Tuesday, May 17, 2016 by julie
Companies want to hire and on-board more efficiently. The competition for talent has gained momentum over the last 18 months as unemployment decreases, companies expand, and the number of retirements increase. Neither the hiring companies nor the interviewing talent have a lot of available time to interview.
Initial interviews are often done over the phone with either a human resource professional or hiring authority. The goals of the phone interview are primarily to introduce the company and opportunity, gain an impression of the applicant’s soft skills, review employment history, and validate a few key requirements of the opportunity.
If all goes well, then the applicant is invited to visit the company and more often will have a group or panel interview. The reason most employers conduct group interviews is to save time and be more efficient. Panel interviews allow the hiring team to gather impressions all at once, eliminate the annoyance of answering the same question over and over, and provide better insight on the opportunity and culture.
From the candidate’s perspective, panel interviews can be intimidating and there are a few core tenants that will help this kind of format. Before you interview, ask the company to provide names and titles of people that you will meet and conduct research on each of the panel members to best understand the potential future relationship (e.g. superior, peer, subordinate). Think of experiences you can share and questions you might want to ask specific panel members.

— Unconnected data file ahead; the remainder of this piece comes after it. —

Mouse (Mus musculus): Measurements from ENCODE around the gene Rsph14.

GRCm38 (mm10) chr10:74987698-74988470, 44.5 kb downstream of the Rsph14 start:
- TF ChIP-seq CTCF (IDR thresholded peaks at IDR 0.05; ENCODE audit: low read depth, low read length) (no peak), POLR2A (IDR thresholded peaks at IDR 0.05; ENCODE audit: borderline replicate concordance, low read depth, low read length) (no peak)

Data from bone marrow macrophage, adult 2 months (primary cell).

Upon starting the interview, introduce yourself to each panel member. This will help to break the ice and establish a connection. While fielding questions, avoid staring at a single person, smile, and open your gaze to the others in the room. Even though you will be asked questions, be premeditated with examples of experience, knowledge, and abilities that showcase the appropriateness of your candidacy for the opportunity.
Not all panel members are equal. Everyone is looking at the role to be filled from a different perspective. The goal is to identify the core requirements of the role and the opportunities to make a contribution. The candidate that will be hired is someone the group feels will meet or exceed their expectations. Asking insightful questions shows interest in the opportunity and can lead to conversations and discussions that will allow you to illustrate past experiences and provide examples that relate to the role, panel members, and the opportunities to make a difference.